Master Power Point June 24 2014 Data Pack Lite Final

Report
Skills and Employability Service
Launch of Datapack Lite Consultation
24th June 2014
08:30 – 12:30
Mercure Hotel, Parkview Suite
Maidstone
ME17 1RE
Datapack Lite – Consultation
Launch
June 24th 2014
16-19 Year-Olds Participating in Full-Time
Education / Apprenticeships (excluding HE)
Vocational
Students
21%
Apprentices
9%
Higher
achieving
vocational
students
21%
Employers report…
• difficulties recruiting
workers with technical
and STEM skills
(39%) (CBI, 2013).
• school and college
leavers lack basic
numeracy (32%),
literacy (31%), and
experience (55%).
Post-16 Curriculum and Funding
Reforms
Since August 2013, all 16-19 year-olds have been following
study programmes based on their prior attainment at KS4
and focused on enabling them to achieve their learning and
career ambitions. The components are set out below:
Substantial qualification
(academic or vocational)
Meaningful work experience
PROGRESSION TO FURTHER STUDY AND EMPLOYMENT
English and maths to GCSE
A*-C (for those without this)
Other non-qualification or
‘enrichment’ activities
DRIVERS
•
•
•
•
•
•
•
•
•
Destination measures
16 – 18 performance tables
Ofsted inspections
Funding per student
Minimum standards
EFA monitoring
CEIAG
Institutional sustainability
Opportunities for curriculum re-design
Careers Advice and Guidance
Challenge: Ofsted’s review of careers guidance found that only one in five
schools ensured their pupils were receiving effective support.
•
•
•
•
Way forward: In September 2013, we published an inspiration vision,
which recognises that modern careers guidance is about inspiration as
much as advice, and that schools should have closer links with
employers to give pupils real insight into the world of work. To achieve
this we have:
Revised statutory guidance to set clearer expectations of schools. This
was published in April 2014, accompanied by an advice document with
a number of case studies of good practice for schools to draw on.
Strengthened Destination Measures, which show where pupils go on to
after school. These now include employment destinations and we are
making further improvements this year.
Giving the National Careers Service a greater role in local partnership
working, to increase contacts between schools and employers. This
forms a key part of new contracts which begin in October 2014.
16-19 Accountability Reforms
There will be five headline measures in 2016 Tables:
• Destinations - what students do when they leave the provider.
• Retention – the percentage of students who complete their core
programme.
• English and maths – showing the progress of those who did not
achieve a C at Key Stage 4.
• Progress – the progress students make while at school/college.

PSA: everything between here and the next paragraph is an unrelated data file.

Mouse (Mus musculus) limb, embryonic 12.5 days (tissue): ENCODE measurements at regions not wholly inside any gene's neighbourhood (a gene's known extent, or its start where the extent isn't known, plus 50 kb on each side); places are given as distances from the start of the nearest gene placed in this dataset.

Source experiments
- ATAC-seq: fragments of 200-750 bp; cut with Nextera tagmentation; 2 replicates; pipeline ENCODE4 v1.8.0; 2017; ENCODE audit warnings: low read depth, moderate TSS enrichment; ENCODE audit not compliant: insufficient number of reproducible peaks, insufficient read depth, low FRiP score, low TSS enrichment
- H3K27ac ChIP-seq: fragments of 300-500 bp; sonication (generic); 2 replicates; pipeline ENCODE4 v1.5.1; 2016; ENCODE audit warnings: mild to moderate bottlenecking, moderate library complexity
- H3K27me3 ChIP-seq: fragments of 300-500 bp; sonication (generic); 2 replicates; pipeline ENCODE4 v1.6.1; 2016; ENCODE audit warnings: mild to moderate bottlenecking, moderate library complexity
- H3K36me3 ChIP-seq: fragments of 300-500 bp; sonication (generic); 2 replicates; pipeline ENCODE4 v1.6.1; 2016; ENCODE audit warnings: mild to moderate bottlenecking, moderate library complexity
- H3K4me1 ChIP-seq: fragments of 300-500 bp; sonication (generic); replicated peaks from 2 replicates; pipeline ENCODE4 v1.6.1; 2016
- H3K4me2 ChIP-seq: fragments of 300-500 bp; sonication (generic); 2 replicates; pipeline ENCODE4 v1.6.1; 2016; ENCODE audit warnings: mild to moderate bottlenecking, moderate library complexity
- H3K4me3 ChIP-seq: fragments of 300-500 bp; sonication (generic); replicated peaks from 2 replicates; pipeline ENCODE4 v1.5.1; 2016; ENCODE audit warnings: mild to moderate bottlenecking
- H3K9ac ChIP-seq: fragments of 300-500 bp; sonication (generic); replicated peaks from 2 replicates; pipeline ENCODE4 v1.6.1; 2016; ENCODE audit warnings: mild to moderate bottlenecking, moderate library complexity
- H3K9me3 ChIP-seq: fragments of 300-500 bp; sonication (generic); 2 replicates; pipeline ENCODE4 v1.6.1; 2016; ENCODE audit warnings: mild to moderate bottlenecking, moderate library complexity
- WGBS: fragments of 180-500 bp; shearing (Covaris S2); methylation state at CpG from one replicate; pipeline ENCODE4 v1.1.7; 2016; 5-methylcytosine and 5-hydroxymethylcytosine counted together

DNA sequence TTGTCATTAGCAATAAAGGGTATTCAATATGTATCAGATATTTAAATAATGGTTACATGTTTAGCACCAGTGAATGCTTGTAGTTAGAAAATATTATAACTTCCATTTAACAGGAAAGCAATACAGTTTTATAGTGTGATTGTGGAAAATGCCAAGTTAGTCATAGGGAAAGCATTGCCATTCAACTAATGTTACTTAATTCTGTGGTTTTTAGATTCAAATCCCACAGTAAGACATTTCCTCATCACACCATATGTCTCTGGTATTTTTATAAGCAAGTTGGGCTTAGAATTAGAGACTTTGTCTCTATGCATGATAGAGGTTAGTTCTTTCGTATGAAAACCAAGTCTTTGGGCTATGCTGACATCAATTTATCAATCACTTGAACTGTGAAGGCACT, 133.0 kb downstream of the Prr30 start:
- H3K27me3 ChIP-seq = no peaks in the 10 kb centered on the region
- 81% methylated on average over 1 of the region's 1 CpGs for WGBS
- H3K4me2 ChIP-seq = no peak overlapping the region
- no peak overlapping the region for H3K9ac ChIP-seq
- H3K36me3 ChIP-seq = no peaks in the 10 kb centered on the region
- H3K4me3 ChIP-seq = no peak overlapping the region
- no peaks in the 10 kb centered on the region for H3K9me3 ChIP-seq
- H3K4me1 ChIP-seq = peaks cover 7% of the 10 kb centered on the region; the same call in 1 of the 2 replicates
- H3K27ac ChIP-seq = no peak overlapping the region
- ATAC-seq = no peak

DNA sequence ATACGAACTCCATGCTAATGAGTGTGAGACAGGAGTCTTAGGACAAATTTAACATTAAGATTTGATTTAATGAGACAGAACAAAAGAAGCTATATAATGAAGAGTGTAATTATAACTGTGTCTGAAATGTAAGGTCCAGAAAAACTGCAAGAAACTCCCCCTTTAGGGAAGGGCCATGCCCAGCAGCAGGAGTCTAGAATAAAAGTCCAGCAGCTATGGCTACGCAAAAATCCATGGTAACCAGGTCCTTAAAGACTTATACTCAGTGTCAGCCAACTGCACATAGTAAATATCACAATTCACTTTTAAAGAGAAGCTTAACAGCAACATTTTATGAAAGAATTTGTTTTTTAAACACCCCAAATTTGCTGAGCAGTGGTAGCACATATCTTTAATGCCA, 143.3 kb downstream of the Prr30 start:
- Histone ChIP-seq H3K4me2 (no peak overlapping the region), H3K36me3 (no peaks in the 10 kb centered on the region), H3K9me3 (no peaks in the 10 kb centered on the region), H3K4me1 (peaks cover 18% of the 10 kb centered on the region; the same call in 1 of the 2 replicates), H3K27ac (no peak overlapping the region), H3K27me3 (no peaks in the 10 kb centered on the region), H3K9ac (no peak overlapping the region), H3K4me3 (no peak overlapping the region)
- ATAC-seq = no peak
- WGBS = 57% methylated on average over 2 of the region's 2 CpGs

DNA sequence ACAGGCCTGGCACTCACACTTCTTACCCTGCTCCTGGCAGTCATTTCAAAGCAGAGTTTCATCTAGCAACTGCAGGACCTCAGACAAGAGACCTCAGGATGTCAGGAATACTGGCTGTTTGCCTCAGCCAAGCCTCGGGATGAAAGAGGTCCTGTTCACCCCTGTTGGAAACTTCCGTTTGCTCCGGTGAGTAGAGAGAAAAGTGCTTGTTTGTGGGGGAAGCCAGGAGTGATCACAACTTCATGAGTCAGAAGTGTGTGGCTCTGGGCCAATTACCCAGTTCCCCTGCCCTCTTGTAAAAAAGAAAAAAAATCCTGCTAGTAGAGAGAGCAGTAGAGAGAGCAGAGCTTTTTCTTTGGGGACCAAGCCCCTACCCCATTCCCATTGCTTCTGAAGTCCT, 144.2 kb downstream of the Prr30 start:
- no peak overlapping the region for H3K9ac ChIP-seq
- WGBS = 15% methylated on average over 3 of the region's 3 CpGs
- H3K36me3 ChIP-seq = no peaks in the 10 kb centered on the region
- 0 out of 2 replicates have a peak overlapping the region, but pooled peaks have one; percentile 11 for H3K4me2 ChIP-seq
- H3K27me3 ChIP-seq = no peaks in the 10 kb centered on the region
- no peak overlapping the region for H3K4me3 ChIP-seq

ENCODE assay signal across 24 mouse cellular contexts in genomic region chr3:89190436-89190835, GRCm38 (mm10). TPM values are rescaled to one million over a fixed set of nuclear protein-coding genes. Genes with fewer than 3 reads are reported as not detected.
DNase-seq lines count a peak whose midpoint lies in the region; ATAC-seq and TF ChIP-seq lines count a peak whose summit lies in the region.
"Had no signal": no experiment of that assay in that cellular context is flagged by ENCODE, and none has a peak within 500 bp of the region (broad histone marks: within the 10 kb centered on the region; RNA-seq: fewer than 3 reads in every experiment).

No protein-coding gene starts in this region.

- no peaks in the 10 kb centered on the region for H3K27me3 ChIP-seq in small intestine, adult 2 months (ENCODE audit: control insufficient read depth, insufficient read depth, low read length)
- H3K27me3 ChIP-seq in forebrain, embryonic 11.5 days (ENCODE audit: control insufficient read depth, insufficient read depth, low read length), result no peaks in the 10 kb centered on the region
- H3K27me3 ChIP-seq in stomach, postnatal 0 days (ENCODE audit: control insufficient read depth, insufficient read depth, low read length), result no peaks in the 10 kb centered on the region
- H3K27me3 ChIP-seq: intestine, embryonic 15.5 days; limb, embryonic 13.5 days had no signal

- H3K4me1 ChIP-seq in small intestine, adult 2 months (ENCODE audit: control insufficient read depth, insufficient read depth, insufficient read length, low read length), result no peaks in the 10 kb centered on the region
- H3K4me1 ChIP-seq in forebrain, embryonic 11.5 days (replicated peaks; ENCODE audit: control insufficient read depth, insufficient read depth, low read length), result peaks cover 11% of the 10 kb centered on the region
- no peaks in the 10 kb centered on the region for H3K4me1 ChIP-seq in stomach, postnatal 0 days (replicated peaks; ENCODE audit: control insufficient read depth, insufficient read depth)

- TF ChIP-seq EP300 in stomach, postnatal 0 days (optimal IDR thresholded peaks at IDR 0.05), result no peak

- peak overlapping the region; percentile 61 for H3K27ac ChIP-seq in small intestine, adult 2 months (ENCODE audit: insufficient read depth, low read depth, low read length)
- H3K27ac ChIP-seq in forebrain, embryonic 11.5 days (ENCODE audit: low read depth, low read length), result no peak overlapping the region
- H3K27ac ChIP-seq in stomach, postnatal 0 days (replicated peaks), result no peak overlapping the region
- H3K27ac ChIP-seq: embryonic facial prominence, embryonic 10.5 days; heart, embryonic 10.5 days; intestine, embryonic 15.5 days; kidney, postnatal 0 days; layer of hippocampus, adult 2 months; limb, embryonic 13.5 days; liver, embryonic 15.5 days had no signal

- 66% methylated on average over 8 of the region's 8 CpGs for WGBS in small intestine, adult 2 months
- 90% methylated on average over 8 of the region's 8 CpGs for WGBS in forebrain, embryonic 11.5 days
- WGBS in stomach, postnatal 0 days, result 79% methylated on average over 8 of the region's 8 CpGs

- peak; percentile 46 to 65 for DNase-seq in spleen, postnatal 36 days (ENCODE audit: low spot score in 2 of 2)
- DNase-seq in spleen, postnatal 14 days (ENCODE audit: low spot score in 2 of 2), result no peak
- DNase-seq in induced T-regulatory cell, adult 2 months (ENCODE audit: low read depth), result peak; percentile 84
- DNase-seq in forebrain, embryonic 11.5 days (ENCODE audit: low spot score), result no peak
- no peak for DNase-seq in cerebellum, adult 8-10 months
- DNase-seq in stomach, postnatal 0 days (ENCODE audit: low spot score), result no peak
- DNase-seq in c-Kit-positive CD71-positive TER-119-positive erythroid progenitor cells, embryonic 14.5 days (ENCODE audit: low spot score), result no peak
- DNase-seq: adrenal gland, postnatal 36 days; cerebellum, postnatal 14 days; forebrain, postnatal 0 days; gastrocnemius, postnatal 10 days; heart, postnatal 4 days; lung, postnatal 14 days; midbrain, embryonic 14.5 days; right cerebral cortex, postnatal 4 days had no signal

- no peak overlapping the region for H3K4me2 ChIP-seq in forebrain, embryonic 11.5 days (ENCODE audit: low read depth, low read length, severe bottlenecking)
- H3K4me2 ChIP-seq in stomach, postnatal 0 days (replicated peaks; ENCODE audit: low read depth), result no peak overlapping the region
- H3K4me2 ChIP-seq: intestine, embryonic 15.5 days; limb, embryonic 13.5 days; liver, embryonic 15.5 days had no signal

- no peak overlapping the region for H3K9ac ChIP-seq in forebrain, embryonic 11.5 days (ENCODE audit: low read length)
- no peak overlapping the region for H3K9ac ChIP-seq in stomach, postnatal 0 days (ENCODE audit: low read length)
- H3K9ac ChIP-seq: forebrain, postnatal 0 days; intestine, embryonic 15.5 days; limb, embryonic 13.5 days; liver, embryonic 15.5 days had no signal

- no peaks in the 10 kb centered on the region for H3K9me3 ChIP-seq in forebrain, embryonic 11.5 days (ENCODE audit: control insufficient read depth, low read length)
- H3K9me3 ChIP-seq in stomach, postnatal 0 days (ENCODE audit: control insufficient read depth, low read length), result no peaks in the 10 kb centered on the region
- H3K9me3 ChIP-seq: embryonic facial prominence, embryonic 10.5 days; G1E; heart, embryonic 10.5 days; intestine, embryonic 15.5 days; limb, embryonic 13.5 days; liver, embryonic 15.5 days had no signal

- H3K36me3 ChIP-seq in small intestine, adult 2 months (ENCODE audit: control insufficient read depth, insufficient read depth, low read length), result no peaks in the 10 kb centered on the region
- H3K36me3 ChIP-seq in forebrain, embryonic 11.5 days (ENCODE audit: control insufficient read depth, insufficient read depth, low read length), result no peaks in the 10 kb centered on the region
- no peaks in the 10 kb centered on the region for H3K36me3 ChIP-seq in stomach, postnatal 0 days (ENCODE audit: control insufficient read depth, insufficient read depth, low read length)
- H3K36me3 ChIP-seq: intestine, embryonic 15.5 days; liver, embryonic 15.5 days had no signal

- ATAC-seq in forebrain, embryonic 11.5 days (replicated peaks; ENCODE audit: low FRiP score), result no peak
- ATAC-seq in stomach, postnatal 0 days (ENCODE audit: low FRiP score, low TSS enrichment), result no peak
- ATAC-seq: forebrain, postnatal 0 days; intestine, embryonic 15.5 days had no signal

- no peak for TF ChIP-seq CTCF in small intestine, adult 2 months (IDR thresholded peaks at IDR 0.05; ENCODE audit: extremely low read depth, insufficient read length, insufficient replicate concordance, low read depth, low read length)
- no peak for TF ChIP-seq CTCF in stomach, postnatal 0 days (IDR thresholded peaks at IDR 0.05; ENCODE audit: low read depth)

• Attainment – how well students attain.
• There will also be a range of ‘additional measures’ sitting below the
headline measures and a wealth of subject/gender/grade
information sitting below that.
• Expanding the tables to include outcomes below level 3 from 2017
Transforming Opportunities
General Qualifications Reform
GCSEs
• Reviewed subject content to ensure breadth and depth
• Greater focus on key skills such as numeracy and literacy
• An end to modularity and a reduction in non examination assessment
• A reduction in the use of tiered exams where possible
A levels
• A levels to be linear with more synoptic assessment and all assessment
at the end of two years.
• A level content redeveloped in line with the Mark Smith report to ensure
the qualification adequately prepares students for degree-level study.
• Universities advising on maths, geography and languages A levels.
• AS will be decoupled from the A level, so that the marks do not count
towards the final A level grade.
• General Qualifications Reform
Transforming Opportunities
Substantial Vocational Qualifications and KS5 Reform
• Vocational education still seen as a poor second to academic
study;
• Skills shortages are holding back competitiveness and growth;
• Most vocational qualifications don’t lead to skilled employment.
From 2016:
• Level 3 vocational qualifications reported in performance
tables will need to demonstrate challenging new characteristics
and will be restricted to:
• ‘Technical’ qualifications – for students who have a clear idea
about an occupation they wish to pursue and are already ready
to specialise;
• ‘Applied General’ qualifications – for students who wish to
continue their education and learn in an applied way.
Applied General Qualifications
• For students wishing to continue their general education
at Advanced level through applied learning.
• Equip a student with transferable knowledge and skills.
• Fulfil entry requirements for a range of higher education
courses, either by meeting entry requirements in their
own right or being accepted alongside other
qualifications at the same level.
• They may also enable entry to employment or an
apprenticeship
Transforming Opportunities
Tech Levels
• For students wishing to specialise in an occupation or
occupational group.
• Equip a student with specialist knowledge and skills.
• Enable entry to employment or an apprenticeship in
that occupational group or progression to a related
further or higher education course.
• In some cases they can provide a ‘licence to practise’
or exemption from professional exams.
• Tech Levels cover most vocational subject areas (with
agriculture, horticulture, animal care, and
manufacturing technologies strongly represented).
NEW!
Tech Awards
Approved list of level 2 substantial vocational qualifications
• As we have done at level 3, we propose to publish an approved
list of high quality substantial vocational qualifications at level 2.
• SUBSTANTIAL VOCATIONAL QUALIFICATIONS at level 2
provide students aged 16 to 19 with a route into a skilled trade or
occupation, where employers recognise entry at this level (e.g.